We chose C++ as the programming environment because of the abstraction powers it offers, and because of its C-like attention to reality. More abstract programming languages such as LISP obviously make no practical sense in embedded environments, but the choice of C++ over C is not so obvious. In the end, the point is moot because one can essentially compile a C program with the C++ compiler and expect equivilent results. So, The C++ support of uCR brings C support along for free.
We chose the GNU compiler because of its wide availability, quality, and openness. It is certainly true that there are other compilers out there, but most are proprietary. The proprietary compilers have an opaque run-time context that cannot be conveniently adapted to the uCR environment, typically support a small set of target CPUs, and cost a hefty sum of money. Using these compilers would also involve and leave us beholden to the technical support hotline of the compiler vendor.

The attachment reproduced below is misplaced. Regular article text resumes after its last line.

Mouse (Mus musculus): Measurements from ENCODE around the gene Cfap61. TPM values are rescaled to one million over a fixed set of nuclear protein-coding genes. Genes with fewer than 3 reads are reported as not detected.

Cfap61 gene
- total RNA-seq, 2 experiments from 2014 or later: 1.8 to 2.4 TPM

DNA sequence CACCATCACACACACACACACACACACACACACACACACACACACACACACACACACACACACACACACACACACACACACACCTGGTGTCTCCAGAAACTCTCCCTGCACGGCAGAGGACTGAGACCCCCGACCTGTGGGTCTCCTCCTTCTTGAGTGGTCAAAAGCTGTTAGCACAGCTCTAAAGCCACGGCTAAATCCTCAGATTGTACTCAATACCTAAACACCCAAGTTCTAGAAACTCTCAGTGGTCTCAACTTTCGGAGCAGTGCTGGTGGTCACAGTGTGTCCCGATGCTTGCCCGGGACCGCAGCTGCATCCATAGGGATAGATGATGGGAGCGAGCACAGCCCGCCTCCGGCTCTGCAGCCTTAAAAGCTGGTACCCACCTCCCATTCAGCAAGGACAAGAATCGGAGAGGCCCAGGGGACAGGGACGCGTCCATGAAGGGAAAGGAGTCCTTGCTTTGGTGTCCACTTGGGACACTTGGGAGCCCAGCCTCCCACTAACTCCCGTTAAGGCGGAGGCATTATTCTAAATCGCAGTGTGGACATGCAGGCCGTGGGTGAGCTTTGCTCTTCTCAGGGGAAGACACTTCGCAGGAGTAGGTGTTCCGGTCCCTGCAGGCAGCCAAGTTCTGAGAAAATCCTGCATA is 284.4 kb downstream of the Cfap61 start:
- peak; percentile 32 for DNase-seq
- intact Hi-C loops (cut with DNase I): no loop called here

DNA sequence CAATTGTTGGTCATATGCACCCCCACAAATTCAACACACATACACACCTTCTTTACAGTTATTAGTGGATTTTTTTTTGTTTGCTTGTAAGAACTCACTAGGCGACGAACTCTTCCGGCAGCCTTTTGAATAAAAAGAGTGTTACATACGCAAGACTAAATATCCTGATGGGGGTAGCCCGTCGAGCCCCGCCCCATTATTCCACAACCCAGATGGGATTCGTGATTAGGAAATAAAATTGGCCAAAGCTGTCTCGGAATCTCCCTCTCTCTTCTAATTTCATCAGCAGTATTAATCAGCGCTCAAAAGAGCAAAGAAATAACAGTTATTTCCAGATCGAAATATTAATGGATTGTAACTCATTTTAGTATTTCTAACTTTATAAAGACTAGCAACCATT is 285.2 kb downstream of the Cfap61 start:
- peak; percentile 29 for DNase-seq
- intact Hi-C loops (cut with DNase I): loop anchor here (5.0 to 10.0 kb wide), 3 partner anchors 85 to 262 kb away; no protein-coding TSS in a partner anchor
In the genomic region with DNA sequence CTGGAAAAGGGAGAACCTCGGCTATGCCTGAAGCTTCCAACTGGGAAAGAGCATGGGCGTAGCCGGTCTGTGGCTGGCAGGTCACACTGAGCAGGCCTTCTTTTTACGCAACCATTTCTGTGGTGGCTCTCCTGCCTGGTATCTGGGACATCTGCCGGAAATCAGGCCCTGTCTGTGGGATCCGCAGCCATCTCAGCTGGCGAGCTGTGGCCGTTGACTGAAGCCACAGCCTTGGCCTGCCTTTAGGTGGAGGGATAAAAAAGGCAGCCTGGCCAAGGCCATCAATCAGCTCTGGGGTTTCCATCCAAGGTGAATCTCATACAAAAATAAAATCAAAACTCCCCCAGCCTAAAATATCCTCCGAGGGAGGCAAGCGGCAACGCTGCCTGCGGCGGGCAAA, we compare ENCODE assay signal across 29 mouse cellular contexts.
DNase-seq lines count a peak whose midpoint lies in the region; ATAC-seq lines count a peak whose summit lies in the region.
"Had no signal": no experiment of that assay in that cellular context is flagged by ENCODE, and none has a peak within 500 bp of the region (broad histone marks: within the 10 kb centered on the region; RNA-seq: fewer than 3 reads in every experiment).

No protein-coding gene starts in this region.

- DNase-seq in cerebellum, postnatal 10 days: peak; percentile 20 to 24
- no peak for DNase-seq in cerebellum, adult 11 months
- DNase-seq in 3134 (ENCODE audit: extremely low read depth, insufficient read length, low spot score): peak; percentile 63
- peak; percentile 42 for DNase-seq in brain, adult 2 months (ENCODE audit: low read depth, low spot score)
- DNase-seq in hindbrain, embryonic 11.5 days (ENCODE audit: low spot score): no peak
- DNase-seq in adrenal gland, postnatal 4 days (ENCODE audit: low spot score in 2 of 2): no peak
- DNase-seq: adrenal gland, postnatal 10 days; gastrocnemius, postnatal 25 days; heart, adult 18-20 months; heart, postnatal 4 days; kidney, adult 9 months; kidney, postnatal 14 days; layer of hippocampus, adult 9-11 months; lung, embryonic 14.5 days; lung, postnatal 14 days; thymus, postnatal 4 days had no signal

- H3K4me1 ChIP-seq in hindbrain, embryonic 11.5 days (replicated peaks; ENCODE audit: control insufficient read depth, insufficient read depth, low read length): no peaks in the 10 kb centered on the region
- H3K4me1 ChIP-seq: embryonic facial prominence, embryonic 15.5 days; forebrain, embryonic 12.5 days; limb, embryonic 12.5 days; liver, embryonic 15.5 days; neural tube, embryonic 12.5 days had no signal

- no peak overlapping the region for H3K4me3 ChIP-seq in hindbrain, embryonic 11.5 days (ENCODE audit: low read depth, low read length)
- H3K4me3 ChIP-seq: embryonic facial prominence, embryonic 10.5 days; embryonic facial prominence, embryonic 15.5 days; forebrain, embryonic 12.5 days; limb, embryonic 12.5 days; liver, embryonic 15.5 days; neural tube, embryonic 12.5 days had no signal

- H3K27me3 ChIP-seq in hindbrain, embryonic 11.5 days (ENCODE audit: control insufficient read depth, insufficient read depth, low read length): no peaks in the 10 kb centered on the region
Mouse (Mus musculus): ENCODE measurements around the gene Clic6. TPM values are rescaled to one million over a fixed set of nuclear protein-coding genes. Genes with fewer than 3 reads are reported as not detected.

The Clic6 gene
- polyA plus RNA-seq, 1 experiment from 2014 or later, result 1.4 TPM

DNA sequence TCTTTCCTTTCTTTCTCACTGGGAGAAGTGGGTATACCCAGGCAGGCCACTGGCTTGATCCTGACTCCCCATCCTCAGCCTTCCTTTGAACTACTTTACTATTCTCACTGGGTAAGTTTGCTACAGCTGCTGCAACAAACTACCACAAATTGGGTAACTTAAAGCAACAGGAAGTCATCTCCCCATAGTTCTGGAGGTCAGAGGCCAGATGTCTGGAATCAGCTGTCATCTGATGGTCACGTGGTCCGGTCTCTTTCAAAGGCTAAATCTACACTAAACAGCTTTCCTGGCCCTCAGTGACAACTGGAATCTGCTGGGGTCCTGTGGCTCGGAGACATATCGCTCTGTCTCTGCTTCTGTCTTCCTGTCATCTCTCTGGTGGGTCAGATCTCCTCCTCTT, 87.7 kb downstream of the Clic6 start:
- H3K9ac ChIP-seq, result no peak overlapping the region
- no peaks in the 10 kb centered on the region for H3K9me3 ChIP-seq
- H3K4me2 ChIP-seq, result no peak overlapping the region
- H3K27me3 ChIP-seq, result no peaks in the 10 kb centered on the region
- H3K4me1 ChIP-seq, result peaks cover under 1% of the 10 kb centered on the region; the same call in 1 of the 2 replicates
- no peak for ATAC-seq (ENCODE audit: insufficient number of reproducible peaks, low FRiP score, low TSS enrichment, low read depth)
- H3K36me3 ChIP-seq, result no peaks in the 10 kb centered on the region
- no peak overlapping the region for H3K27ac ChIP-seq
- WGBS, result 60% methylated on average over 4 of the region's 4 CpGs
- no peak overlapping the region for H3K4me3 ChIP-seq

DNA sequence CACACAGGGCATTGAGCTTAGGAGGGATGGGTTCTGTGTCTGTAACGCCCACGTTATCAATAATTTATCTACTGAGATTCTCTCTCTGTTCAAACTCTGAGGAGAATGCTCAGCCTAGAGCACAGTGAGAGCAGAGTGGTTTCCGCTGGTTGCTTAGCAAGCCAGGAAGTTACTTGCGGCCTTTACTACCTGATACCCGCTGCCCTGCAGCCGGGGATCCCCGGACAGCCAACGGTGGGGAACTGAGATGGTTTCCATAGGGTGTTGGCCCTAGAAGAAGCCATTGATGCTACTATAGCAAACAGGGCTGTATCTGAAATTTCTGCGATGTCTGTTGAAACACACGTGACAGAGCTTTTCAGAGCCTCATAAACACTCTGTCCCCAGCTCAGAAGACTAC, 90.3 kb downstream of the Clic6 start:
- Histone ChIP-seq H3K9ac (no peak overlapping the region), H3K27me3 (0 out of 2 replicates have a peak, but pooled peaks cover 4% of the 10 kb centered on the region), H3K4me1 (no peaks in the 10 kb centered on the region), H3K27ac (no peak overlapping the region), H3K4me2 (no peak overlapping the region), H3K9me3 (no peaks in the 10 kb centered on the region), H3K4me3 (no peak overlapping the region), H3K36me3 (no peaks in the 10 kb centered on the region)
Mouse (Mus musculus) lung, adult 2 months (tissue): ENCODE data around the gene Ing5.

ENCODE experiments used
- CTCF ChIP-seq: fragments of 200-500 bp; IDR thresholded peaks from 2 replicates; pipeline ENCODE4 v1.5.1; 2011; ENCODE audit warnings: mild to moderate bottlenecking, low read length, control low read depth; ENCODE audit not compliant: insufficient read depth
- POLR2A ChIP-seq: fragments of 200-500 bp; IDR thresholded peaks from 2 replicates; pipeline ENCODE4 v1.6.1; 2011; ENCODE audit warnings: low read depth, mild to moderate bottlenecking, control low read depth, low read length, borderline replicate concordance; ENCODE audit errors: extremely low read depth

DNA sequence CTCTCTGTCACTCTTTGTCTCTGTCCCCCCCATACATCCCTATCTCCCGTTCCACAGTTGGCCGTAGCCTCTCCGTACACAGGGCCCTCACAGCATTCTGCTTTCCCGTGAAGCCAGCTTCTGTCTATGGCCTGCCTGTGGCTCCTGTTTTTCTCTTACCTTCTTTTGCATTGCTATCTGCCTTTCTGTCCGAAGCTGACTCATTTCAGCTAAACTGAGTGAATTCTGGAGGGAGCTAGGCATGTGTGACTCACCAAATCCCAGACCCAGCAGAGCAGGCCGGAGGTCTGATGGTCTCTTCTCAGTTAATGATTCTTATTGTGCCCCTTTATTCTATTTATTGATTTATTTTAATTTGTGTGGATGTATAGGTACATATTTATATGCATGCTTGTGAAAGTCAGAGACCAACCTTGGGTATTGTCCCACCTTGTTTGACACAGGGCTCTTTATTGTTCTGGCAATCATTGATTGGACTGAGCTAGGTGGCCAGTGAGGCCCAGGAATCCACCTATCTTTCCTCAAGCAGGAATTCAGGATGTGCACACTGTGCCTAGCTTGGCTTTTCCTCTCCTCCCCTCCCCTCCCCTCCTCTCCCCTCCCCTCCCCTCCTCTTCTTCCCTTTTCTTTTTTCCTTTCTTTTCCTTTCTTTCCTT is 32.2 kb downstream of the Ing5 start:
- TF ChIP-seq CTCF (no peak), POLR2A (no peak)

The GNU compiler, on the other hand, is widely available, supports more targets then you ever knew existed, costs little, and the run-time is wide open and easily adapted. Also, the language extensions provided by the GNU compiler prove very helpful when writing fast, portable code.
The choice of C++ and GNU are consistent with our intent to keep the environment simple, inexpensive (financially and technically) and reliable. Also, the GNU tool chain is widely ported so odds are you do not need to buy a new computer for development work.